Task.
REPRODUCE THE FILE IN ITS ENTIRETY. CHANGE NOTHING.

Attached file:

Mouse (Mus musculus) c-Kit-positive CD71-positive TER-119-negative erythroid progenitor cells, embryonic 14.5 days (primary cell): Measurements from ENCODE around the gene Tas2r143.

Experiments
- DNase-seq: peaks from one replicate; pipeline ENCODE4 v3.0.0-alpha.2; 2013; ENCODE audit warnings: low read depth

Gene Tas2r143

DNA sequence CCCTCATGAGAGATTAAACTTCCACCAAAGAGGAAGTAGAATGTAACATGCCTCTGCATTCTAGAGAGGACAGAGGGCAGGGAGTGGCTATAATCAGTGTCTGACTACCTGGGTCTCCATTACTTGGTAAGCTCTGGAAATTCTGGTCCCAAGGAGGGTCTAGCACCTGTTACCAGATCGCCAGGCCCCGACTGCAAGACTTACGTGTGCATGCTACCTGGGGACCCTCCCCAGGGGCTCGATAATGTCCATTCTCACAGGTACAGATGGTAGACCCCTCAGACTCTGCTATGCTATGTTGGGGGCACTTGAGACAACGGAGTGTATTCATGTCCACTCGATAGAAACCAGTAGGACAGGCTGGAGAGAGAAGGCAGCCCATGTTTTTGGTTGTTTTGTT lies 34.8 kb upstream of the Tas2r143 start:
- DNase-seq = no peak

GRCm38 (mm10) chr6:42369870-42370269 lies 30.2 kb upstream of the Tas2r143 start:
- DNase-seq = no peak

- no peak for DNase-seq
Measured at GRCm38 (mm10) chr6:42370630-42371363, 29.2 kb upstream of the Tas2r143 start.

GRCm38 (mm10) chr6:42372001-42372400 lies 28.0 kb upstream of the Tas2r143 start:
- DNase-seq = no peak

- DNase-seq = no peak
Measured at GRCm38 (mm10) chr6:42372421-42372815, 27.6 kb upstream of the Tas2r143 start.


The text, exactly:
Mouse (Mus musculus) c-Kit-positive CD71-positive TER-119-negative erythroid progenitor cells, embryonic 14.5 days (primary cell): Measurements from ENCODE around the gene Tas2r143.

Experiments
- DNase-seq: peaks from one replicate; pipeline ENCODE4 v3.0.0-alpha.2; 2013; ENCODE audit warnings: low read depth

Gene Tas2r143

DNA sequence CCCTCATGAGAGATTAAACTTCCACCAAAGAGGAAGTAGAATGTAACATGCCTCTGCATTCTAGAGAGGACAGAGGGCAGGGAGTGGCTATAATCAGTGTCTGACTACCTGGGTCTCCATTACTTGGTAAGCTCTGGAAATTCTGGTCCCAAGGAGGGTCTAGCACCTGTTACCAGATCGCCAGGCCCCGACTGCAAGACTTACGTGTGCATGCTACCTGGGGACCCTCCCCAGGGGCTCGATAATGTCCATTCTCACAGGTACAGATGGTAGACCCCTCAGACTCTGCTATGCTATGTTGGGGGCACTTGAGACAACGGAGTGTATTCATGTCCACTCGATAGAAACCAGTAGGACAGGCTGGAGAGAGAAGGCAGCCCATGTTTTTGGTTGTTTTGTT lies 34.8 kb upstream of the Tas2r143 start:
- DNase-seq = no peak

GRCm38 (mm10) chr6:42369870-42370269 lies 30.2 kb upstream of the Tas2r143 start:
- DNase-seq = no peak

- no peak for DNase-seq
Measured at GRCm38 (mm10) chr6:42370630-42371363, 29.2 kb upstream of the Tas2r143 start.

GRCm38 (mm10) chr6:42372001-42372400 lies 28.0 kb upstream of the Tas2r143 start:
- DNase-seq = no peak

- DNase-seq = no peak
Measured at GRCm38 (mm10) chr6:42372421-42372815, 27.6 kb upstream of the Tas2r143 start.